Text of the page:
Katherine Brown, President & CEO of Global Ties US

August 3, 2020


Q. You are the President & CEO of Global Ties US, the largest and oldest citizen diplomacy network in the United States. How would you define citizen diplomacy and the role of your organization in the field?

The mission of Global Ties US is to make international exchange programs more effective in partnership with our citizen diplomacy network, the domestic infrastructure for US public diplomacy efforts. Together, we believe international exchange programs are powerful experiences that can change a person’s worldview, while also connecting them with new skills and networks that help them thrive. They also help to build relationships and trust that matter in international affairs and drive economic impact in communities.

We’re extraordinarily proud of the impact our citizen diplomat colleagues have made locally and globally. Citizen diplomats represent the United States informally and build relationships with the world’s emerging leaders, connecting them with a multi-dimensional America and introducing them to the cities, people, institutions, and cultures that make our country so dynamic. While we primarily support the State Department’s 80-year-old International Visitor Leadership Program (IVLP), which has brought more than 500 current or former heads of state to American cities through our network, our citizen diplomats also welcome emerging leaders through a host of other virtual and in-person exchange programs.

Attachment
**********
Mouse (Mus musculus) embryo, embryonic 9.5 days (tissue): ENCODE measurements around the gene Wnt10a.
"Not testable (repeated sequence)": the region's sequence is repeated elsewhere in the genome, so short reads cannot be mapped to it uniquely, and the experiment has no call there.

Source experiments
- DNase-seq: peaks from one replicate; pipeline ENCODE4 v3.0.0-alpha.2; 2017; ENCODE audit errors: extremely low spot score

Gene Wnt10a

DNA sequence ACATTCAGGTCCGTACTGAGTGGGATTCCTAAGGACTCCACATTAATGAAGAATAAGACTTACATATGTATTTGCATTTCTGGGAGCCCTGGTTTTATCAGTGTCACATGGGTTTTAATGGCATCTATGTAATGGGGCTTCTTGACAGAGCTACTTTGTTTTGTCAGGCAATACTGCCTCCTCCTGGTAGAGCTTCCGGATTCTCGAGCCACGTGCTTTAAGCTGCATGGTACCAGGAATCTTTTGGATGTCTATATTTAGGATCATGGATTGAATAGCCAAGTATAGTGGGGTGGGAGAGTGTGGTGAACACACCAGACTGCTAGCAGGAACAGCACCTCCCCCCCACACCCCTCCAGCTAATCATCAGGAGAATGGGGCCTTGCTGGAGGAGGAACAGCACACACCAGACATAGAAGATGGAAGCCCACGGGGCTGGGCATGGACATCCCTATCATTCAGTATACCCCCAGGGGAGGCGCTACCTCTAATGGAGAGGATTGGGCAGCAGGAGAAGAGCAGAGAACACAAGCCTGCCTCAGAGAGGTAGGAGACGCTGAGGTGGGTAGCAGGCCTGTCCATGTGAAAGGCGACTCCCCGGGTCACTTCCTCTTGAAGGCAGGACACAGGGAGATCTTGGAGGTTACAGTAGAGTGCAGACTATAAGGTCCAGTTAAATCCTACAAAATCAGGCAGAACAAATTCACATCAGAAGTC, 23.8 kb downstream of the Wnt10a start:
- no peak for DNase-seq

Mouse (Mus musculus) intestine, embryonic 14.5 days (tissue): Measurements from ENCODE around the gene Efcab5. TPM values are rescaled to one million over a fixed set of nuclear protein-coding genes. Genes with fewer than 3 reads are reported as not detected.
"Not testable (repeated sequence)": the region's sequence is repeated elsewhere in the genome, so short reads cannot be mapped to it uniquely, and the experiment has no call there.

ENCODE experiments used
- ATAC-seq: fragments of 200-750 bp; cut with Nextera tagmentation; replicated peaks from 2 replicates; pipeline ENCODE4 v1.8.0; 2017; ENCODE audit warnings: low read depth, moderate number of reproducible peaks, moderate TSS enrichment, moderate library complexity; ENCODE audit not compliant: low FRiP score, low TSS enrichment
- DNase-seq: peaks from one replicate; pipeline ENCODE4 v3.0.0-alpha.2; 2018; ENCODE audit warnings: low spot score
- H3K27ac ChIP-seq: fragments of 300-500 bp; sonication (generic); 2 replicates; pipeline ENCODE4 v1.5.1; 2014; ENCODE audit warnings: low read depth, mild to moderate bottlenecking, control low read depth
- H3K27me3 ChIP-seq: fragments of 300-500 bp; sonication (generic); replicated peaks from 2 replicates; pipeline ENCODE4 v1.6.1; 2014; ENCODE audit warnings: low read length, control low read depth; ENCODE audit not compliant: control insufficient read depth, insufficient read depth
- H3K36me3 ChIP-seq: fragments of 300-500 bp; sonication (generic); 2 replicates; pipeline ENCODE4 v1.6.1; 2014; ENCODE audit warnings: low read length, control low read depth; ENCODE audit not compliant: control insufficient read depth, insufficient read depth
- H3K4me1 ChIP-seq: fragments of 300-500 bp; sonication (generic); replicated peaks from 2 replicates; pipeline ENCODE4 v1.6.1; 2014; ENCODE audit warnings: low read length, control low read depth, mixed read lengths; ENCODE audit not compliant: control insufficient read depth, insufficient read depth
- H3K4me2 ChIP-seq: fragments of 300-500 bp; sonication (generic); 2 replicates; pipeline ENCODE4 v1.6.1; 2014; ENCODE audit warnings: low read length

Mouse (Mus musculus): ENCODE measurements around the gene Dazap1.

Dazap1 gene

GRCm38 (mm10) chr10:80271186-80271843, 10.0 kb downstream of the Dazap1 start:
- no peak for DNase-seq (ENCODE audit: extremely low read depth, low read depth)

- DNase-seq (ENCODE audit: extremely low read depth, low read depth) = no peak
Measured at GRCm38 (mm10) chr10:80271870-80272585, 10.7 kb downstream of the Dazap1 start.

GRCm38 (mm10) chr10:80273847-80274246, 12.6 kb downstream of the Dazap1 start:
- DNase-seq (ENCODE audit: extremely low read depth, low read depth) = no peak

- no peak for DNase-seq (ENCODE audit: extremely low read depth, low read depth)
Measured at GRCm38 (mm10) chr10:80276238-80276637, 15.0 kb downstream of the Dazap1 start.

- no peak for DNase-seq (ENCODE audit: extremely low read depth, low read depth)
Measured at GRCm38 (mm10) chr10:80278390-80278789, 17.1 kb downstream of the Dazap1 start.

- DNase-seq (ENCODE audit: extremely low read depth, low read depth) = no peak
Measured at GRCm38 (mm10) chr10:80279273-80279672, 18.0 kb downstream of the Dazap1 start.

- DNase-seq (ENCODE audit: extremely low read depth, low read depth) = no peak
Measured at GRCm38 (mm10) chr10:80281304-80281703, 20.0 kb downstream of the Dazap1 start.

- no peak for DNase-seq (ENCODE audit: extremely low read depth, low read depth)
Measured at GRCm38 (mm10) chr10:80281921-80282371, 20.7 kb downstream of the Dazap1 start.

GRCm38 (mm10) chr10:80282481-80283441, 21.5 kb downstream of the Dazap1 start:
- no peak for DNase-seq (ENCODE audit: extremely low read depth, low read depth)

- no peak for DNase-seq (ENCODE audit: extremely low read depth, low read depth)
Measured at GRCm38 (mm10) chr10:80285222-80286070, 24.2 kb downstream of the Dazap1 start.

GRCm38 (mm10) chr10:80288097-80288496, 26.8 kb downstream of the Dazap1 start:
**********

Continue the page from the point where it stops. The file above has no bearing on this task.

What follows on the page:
Q. You started your career in the National Security Council at the White House. Where does this passion for politics and diplomacy come from and how did this experience shape the rest of your career?

It actually came from an exchange program. I was a high school exchange student in the 90s in Denmark and my worldview was instantly transformed. Being in Europe after the end of the Cold War was exciting, but suddenly having to explain the United States and its foreign policy to my classmates was very humbling. I knew little about the world and my country and decided to pursue a degree in international relations. I was very lucky to first intern in the NSC Press Office in 2000 and later become an assistant to the National Security Advisor until late 2003. So much happened in those three years: 9/11 and the beginning of US-led wars in Afghanistan and Iraq. In both positions, I became intrigued with the relationships that drive international affairs, and the role that the news media plays in shaping our global perceptions of each other.

Q. Your book, Your Country, Our War: The Press and Diplomacy in Afghanistan, was published last year and is based on eight years of interviews in Kabul, Washington, DC, and New York. Can you tell us about your background in journalism and the process of writing this book?